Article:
So, the location is going to be at their horse barn they board at and you have gone and checked it out before your planning meeting. You know about the beautiful landscaped gardens that you can use as a background. You also know about the covered arena that you could get shots of the horse running with no tack. The dressage arena in the back has lovely trees around it and some mountain views. You know all these things cause you physically went there and checked it out, taking note of where the sun is, which way the shadows are falling from the barn buildings etc. Now you can impress your horse owner and create more confidence that he or she is glad they are hiring you, and you are building excitement for the shoot, increasing your sales before you ever push the shutter release button on your camera! We have done many shoots with multiple horses and pets! You will need lots of help wrangling that many critters and people together. Plan to book an assistant and maybe a few barn volunteers. You will need to have everything pre-scouted and camera completely set up, light readings and exposure calculations done, before placing your subjects! The shoot with multiple animals should be lightning fast if you want to get that money shot! You have about 5 minutes if you are lucky before the dog runs off, the horses start fussing and laying their ears back and fidgeting, the owner no longer smiling…Be 100% ready, and SHOOT!!!!
The Horse at Home
The horse owner may keep their horses at their own home. In our experience, these horse owners will not be as affluent and will most likely have to really stretch financially to afford your packages. That being said, they will undoubtedly appreciate your expertise in capturing the beauty of their equine friend and will be a pleasure to work with. Don’t ever discount a client because they probably won’t buy your largest package .this is a mistake in any business! We have lots of favorite and most enjoyable clients, and they came in all financial realms!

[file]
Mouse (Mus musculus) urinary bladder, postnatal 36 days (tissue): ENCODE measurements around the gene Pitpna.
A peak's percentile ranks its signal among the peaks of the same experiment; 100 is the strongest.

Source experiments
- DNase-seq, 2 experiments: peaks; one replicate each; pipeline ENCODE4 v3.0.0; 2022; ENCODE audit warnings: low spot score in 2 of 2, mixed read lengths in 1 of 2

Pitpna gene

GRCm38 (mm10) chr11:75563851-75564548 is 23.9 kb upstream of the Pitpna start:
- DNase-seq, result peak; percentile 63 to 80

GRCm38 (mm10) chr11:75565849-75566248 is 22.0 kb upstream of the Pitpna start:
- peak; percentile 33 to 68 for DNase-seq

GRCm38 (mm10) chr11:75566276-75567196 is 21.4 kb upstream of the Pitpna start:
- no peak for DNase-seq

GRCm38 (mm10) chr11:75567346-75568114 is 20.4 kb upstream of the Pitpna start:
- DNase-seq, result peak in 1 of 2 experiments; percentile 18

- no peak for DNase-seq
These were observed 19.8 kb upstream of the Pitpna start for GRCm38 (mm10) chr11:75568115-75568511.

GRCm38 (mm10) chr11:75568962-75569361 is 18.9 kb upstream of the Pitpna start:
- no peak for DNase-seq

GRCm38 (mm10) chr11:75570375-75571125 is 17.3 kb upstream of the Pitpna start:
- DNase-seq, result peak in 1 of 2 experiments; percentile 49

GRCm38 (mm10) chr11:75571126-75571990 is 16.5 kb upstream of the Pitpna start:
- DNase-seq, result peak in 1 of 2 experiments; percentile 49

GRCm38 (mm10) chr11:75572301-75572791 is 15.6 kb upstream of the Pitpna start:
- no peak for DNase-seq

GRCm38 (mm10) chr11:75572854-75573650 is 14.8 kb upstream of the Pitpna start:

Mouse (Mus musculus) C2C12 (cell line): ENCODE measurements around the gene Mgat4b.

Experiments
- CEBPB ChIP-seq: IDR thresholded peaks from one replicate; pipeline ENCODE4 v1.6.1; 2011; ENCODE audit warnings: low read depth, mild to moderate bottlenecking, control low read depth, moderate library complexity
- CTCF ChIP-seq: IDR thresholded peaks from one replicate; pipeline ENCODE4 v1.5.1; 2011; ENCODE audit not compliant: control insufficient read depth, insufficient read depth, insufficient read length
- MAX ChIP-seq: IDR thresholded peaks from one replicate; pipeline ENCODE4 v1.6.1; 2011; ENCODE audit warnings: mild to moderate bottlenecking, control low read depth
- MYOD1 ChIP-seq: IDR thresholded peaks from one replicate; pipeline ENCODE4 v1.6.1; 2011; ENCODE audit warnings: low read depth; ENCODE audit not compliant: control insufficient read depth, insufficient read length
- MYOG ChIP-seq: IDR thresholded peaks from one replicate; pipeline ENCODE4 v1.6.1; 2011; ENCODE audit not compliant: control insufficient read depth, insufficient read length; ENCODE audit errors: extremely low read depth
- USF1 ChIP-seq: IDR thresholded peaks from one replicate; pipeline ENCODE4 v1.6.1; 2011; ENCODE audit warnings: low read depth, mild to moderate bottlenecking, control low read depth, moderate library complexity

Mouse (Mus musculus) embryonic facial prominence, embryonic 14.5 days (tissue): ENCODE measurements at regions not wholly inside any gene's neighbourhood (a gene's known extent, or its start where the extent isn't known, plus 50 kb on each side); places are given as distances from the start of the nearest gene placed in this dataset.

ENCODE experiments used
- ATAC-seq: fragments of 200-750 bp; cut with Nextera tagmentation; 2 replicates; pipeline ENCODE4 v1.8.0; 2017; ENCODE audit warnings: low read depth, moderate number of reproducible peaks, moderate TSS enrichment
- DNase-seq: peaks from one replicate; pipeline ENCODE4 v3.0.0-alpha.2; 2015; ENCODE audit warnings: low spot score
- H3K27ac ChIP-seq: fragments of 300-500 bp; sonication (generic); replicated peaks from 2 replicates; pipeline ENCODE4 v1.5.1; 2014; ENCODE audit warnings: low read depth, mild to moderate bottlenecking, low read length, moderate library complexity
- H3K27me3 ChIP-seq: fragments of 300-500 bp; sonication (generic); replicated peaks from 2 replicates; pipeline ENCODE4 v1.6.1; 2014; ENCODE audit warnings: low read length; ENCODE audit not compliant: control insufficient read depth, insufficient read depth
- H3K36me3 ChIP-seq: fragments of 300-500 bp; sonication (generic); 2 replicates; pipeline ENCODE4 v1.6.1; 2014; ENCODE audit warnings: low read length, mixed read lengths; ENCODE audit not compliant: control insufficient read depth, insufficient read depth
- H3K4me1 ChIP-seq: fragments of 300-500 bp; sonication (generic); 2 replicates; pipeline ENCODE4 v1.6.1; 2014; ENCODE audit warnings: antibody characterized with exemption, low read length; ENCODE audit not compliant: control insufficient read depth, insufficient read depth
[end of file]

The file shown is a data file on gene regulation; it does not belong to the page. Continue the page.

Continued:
If you are doing a horse at home, it’s equally important to do a pre-scout, even if it costs you couple of hours of there and back, you need to see what you have to work with. Home horse properties may not have clear backgrounds, and you may have to ask if that old horse trailer or RV behind the arena can be moved. There may be garden hoses, shovels and garbage cans in and around your only landscaped or tree’d area for the portrait background. You may have to very tactfully as if you can move that stuff for the shoot. They are usually fine with it and will jump to move it. They just don’t see the way a photographer does. We know the camera sees ALL!
The home horse shoot can be very special to the owner as it is taken on their own property. A little preplanning can go a long way to make the home shoot successful. You may want to include an area of a neighboring property (say they have a lot more trees or views). Just make sure to ask permission and never let on to the owner that their property isn’t pretty enough. With depth of field settings and creative angles… you can make almost any location work for your portrait session…ALMOST!!!!
Trailering to another Location
Trailering the horse to another location, not the horse barn or home but a park or natural setting takes the most planning and work, but is definitely the most fun! You have so much creative control here, no barn rules, no other riders in the background and no unwanted background detractors…ie garden hoses, trailers, wood piles and other ranch junk!